20 Jul Briefing for July 20-24, 2020 on COVID-19 and Low-Income Communities
We are struck that one of the few certainties about the coronavirus outbreak is that low-income communities and workers in low-income, service sector occupations will be disproportionately impacted. Likely in devastating fashion.
One step in combatting this will be to share information about what is happening and what can be done. That’s why we are offering this daily news service summarizing relevant stories, and a concise weekly summary alternative as well. You can see it below.
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Briefing for July 24, 2020
‘A Band-Aid for a bullet wound’ — Workers are getting laid off anew as PPP runs out: The Paycheck Protection loan program was intended to be a short-term measure, just like the extra $600 in weekly unemployment benefits, to help get small businesses through the worst of the pandemic. But the pandemic outlasted the PPP. Layoffs are beginning to spike again across the country — the number of new unemployment claims rose last week for the first time since March — as coronavirus cases soar, spurring cities and states to backtrack on re-openings only a month after appearing to turn the corner.
‘Crashing down’ — How the childcare crisis is magnifying racial disparities: 93% of childcare workers are women, and 45% are Black, Asian or Latino, while half of childcare businesses are minority-owned. The collapse of the childcare industry is hitting women of color the hardest, threatening to stoke racial and gender inequities and putting pressure on Congress to address the crisis in its new round of coronavirus aid.
A gap in federal unemployment benefits now is inevitable – here’s why: Tens of millions of laid-off American workers will go weeks without federal jobless aid — because Congress hasn’t renewed the benefits in time for overwhelmed state unemployment systems to adjust their computers. State offices will need weeks to reprogram their systems to account for an extension of the $600 weekly federal payments that expire on Saturday — or any changes that Congress makes to the benefit amount or eligibility rules. That comes on top of hardships faced by workers in states like Washington and Nevada, who are already waiting months to get their first payments in the middle of the coronavirus pandemic because their unemployment offices can’t handle the historic flood of claims.
Pandemic homelessness could leave millions unable to access public benefits: The increase in the unhoused population due to the pandemic has been well documented. What is receiving less coverage, however, is the way in which housing instability will impact vulnerable groups’ ability to access other crucial government benefits. While many public benefits systems are now accessible online, they still reflect roots in paper-based communications, and assume that applicants have a single stable address. To receive Medicaid, SNAP, TANF, and a host of other benefits, state governments often rely on mailing forms. These include certification forms, cards to receive the benefits, and recertification forms. Without a stable and reliable mailing address, those eligible for benefits are often unable to access them. Now, amidst the pandemic, this long-term dilemma of providing benefits to those with unstable housing is impacting millions of Americans.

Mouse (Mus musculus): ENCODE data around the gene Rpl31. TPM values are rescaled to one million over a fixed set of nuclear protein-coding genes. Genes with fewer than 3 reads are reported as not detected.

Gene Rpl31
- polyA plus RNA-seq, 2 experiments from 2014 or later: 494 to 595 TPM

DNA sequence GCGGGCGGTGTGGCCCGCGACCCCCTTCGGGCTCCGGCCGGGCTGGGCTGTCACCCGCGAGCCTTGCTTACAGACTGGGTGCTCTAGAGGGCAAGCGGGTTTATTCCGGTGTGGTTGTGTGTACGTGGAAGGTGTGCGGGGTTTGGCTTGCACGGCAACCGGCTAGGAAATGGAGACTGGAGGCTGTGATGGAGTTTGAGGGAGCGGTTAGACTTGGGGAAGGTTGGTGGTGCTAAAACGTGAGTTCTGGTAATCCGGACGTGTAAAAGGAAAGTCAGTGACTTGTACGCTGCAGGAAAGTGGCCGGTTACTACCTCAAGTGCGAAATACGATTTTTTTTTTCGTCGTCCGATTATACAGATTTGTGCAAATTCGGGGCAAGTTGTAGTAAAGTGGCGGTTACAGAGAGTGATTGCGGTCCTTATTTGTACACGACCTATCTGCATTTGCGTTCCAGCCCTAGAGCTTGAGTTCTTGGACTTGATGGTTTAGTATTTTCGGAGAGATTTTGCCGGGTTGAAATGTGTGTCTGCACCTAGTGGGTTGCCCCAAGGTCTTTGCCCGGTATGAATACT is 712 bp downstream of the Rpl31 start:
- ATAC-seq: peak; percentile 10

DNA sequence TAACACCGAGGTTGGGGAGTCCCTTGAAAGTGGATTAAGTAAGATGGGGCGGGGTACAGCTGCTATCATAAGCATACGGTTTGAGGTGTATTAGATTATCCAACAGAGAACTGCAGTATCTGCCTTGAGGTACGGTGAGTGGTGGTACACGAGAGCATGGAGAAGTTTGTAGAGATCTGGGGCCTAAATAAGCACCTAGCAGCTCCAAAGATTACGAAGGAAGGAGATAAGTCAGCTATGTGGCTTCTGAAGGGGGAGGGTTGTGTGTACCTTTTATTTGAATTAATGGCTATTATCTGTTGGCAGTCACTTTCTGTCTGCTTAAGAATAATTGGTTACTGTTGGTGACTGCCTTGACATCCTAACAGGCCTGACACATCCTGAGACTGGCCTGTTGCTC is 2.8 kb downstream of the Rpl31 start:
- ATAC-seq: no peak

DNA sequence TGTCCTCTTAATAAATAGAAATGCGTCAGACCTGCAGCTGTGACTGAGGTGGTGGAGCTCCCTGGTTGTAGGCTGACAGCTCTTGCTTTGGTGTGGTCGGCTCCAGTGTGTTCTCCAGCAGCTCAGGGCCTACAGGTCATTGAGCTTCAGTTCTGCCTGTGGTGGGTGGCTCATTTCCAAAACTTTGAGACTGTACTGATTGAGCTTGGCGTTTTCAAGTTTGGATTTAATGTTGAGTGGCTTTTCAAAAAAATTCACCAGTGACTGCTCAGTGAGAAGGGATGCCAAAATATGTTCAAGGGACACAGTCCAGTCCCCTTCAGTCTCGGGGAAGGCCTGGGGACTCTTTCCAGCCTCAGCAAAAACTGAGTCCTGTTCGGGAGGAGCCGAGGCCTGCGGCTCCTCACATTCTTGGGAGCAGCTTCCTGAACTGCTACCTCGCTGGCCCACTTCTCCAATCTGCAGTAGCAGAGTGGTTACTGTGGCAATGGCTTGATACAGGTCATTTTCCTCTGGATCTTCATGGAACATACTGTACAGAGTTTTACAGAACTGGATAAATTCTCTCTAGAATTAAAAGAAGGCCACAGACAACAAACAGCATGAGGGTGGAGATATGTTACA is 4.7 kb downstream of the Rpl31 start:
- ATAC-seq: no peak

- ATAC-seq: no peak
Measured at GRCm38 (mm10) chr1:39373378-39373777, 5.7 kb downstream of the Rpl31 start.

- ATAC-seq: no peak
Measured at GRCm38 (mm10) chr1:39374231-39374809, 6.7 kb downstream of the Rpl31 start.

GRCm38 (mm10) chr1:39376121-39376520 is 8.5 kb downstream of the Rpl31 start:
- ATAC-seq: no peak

Learning Hubs open across San Francisco to help students struggling with online education: San Francisco officials are readying an unprecedented educational assistance program for the fall meant to help up to 6,000 children with their distance-learning needs, as parents and students confront the reality of starting the school year without classrooms during the COVID-19 pandemic. Starting in September, dozens of recreation facilities, libraries and community centers across the city will be transformed into “learning hubs,” spaces where young students who may struggle with remote instruction can go each day to access their digital classwork and the social interactions that virtual schooling cannot provide.
Minnesota offers ‘no barriers’ testing for immigrants, uninsured: The Minnesota Department of Health is organizing COVID-19 testing events across the state that offer residents a chance to be tested without worrying about immigration status or a lack of health insurance. The one- or two-day “no-barriers” events have attracted up to 1,000 people at each site. State officials have been working with local public health officials to pinpoint locations and with advocacy groups to get the word of a testing event out into the community. They say it’s important for everyone in Minnesota that anyone can get tested, even if they are undocumented and lack health insurance. This story comes from a special COVID-19 collection curated by the Solutions Journalism Network.
How coronavirus is deepening California’s income inequality: Five charts from CalMatters that show how the pandemic has driven a wedge into the fault lines dividing the state’s haves and have nots.
Congress asked to provide billions to shore up crumbling schools that could pose safety hazards: A coalition of dozens of education and civic groups are asking Congress to provide billions of dollars in emergency funding to repair aging, crumbling school buildings that are an obstacle to the safe reopening of schools during the coronavirus pandemic.